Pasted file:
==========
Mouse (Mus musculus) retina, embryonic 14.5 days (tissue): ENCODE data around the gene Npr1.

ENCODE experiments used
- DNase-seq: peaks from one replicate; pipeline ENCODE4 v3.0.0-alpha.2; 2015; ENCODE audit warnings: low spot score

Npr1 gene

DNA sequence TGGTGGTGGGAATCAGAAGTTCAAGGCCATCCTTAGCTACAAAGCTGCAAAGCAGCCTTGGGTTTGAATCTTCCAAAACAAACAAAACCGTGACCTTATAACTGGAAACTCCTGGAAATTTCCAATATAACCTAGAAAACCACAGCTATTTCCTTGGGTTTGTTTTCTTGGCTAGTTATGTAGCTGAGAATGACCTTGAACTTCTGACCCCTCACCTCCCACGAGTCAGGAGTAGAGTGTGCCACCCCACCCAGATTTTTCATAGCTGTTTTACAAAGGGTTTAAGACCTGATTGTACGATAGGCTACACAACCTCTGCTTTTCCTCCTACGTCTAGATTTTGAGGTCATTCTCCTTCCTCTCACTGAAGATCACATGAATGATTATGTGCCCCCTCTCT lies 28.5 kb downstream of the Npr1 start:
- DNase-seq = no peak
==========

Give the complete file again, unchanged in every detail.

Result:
Mouse (Mus musculus) retina, embryonic 14.5 days (tissue): ENCODE data around the gene Npr1.

ENCODE experiments used
- DNase-seq: peaks from one replicate; pipeline ENCODE4 v3.0.0-alpha.2; 2015; ENCODE audit warnings: low spot score

Npr1 gene

DNA sequence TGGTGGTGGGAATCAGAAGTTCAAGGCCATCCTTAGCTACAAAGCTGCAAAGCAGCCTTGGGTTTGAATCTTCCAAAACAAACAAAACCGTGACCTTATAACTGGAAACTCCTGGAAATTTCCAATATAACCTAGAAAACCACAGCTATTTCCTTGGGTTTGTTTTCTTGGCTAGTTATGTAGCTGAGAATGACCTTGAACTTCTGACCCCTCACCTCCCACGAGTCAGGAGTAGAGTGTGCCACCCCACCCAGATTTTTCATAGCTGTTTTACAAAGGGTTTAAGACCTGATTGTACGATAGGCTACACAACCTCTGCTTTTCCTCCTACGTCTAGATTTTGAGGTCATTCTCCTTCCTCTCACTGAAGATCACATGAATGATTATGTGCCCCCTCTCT lies 28.5 kb downstream of the Npr1 start:
- DNase-seq = no peak